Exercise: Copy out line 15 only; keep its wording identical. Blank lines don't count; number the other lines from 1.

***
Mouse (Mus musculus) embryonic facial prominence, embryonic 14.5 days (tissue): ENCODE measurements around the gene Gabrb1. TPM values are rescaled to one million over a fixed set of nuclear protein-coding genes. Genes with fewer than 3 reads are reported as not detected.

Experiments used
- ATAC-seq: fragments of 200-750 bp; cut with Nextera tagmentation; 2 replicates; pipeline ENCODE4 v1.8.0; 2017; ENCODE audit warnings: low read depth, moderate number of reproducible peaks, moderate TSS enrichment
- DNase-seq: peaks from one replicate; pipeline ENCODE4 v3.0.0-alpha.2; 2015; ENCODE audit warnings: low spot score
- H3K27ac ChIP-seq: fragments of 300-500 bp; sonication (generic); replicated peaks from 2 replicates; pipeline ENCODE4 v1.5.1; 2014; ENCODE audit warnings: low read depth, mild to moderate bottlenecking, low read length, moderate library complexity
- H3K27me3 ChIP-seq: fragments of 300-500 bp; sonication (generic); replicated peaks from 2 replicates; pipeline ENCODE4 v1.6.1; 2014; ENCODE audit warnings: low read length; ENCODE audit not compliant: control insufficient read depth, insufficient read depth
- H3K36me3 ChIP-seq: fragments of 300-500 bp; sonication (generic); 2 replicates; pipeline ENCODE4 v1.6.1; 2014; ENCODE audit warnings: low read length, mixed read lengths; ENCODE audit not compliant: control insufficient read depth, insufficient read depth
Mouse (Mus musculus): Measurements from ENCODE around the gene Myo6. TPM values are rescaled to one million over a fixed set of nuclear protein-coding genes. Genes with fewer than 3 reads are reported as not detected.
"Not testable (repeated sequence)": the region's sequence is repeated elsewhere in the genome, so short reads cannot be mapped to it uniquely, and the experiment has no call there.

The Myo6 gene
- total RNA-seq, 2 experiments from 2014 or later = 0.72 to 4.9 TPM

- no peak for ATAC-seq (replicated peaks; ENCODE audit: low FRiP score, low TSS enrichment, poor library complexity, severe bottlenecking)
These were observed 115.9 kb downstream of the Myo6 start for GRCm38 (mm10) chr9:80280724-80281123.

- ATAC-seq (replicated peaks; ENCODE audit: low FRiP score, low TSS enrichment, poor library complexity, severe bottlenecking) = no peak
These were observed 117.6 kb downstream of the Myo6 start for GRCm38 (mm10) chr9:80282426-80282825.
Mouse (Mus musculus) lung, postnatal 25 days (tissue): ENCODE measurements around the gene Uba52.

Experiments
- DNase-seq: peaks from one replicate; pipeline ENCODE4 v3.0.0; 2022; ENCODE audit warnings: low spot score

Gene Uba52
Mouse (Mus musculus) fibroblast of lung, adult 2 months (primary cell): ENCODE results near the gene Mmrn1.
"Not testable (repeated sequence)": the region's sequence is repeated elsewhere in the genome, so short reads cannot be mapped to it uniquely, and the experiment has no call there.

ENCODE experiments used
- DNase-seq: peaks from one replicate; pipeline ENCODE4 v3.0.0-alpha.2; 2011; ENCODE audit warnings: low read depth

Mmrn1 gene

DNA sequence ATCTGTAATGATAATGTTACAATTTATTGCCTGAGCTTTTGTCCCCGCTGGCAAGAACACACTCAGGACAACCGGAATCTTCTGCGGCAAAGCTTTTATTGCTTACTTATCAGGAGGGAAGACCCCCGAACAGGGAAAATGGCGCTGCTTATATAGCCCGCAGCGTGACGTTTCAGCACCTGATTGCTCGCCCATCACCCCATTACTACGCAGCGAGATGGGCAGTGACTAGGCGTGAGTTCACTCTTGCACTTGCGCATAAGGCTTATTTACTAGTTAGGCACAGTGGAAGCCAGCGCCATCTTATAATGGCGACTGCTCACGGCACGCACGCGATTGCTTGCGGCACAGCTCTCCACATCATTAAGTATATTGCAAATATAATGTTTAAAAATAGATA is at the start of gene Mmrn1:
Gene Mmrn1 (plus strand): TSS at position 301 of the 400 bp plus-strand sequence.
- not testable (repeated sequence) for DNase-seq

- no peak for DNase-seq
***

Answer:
These were observed 117.6 kb downstream of the Myo6 start for GRCm38 (mm10) chr9:80282426-80282825.